My experience with ADHD coaching The first time I talked to the coach about my ADHD was liberating because it gave me a safe space to reflect on what I was struggling with, as well as my strengths. Before my diagnosis, I did not know I was struggling with issues like prioritization, finishing tasks, and planning. I just didn’t recognize it as being part of ADHD — I just thought I sucked at it. I liked the idea of it being outcome orientated because I really just needed to get some skills and practical steps to help me with the difficulties I was facing with ADHD. I also developed clarity on how my brain worked and what changes I needed to make in my life to play more to my strengths.
Training as a Certified ADHD coach I knew I didn’t want to rely on medication to help me with my ADHD. I wanted to find a way that can continue to help myself. Therefore, I trained as a certified ADHD coach. After tonnes of research, I felt convinced that ADHD coaching was the most practical route I could take to learn how to manage my ADHD for life. I can use these skills to help others was also appealing because I have a strong desire to help my community, especially women who were diagnosed with ADHD as an adult.
Training at the International ADHD Center The decision to train as a Certified ADHD coach is really important to me because anyone can call themselves an ADHD coach without the proper training.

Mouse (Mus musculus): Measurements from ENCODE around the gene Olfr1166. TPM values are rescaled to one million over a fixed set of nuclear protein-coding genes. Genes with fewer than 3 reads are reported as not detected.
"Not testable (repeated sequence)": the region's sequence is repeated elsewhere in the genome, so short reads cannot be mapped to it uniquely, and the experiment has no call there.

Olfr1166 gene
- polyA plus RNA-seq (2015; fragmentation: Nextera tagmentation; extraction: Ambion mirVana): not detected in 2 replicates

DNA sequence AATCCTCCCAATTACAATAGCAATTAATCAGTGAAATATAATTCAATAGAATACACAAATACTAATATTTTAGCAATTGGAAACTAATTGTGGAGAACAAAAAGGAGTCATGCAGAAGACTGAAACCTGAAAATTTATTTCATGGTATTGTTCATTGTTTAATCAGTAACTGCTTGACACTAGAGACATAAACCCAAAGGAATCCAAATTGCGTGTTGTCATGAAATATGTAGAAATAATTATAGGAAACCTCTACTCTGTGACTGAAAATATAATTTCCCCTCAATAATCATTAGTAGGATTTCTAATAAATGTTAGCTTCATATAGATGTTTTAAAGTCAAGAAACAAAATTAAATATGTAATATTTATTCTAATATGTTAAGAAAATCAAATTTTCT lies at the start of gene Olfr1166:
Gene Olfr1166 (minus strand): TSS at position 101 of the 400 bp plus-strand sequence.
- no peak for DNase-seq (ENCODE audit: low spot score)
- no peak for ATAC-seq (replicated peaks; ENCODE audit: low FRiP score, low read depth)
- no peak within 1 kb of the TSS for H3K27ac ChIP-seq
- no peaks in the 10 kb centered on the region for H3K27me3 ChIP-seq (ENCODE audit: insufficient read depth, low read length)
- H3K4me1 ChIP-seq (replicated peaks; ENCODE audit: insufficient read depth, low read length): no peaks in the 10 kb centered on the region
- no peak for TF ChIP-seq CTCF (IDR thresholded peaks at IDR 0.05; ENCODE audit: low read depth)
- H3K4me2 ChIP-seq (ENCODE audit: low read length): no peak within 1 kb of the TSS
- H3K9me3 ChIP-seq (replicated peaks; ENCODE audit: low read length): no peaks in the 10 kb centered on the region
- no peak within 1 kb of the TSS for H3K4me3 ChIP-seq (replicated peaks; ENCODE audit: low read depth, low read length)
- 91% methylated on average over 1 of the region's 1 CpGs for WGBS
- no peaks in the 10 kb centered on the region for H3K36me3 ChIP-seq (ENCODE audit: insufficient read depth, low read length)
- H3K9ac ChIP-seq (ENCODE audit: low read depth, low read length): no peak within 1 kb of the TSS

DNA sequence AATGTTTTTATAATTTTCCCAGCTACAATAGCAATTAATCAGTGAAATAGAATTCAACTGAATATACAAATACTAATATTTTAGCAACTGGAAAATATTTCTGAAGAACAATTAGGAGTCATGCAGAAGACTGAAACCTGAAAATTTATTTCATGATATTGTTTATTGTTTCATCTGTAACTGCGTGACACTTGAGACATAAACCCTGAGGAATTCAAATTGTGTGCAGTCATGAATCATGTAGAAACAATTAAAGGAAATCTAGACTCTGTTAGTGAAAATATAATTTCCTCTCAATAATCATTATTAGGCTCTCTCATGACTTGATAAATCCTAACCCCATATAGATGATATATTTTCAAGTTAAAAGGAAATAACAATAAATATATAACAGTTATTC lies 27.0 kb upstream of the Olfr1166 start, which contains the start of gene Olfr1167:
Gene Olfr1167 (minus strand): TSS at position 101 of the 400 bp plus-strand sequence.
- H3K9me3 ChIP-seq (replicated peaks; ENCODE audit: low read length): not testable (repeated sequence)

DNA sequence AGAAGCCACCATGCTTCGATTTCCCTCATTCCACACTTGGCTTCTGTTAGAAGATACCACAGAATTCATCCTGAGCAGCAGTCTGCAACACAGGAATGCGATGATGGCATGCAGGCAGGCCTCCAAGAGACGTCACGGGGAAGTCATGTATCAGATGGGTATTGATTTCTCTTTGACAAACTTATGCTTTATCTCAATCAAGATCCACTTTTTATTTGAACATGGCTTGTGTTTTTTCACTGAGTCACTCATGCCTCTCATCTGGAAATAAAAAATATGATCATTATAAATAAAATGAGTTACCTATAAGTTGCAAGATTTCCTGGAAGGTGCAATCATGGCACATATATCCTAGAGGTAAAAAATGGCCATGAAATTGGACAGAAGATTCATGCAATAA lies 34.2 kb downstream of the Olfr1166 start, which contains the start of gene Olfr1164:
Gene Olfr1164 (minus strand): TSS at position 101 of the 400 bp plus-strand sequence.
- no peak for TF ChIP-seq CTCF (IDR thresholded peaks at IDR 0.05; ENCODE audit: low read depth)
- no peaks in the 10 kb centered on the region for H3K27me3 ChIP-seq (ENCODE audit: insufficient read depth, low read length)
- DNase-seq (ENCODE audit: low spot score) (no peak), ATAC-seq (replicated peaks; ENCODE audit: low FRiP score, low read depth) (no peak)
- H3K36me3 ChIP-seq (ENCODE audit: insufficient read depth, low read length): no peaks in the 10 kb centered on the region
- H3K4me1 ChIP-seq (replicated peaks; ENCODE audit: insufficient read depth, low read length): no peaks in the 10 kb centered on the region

I did not want to be coaching people when I wasn’t trained professionally. When you coach people, there comes a responsibility to give them the best service especially when it is ADHD coaching because we all know ADHD has strong links with mental health difficulties.
The good things about my training: I trained at the IACT center. There were 3 hours of classes and the course ran for one year. There were readings before each class and a library of workshops, coaching labs, and resources to access. I felt the course helped upskill my knowledge with both ADHD and life coaching and gave me the space to debate the very important topics in my class. The readings were very well-researched and structured well. The coaching labs were important to see ADHD coaching in action and offered a safe space for suggestions for improvement, etc. There were also 5 hours of mentoring with a coach, which meant we could get feedback for our coaching. After the course, I felt confident and comfortable to coach clients. I don’t think I would have been able to build this confidence without the course.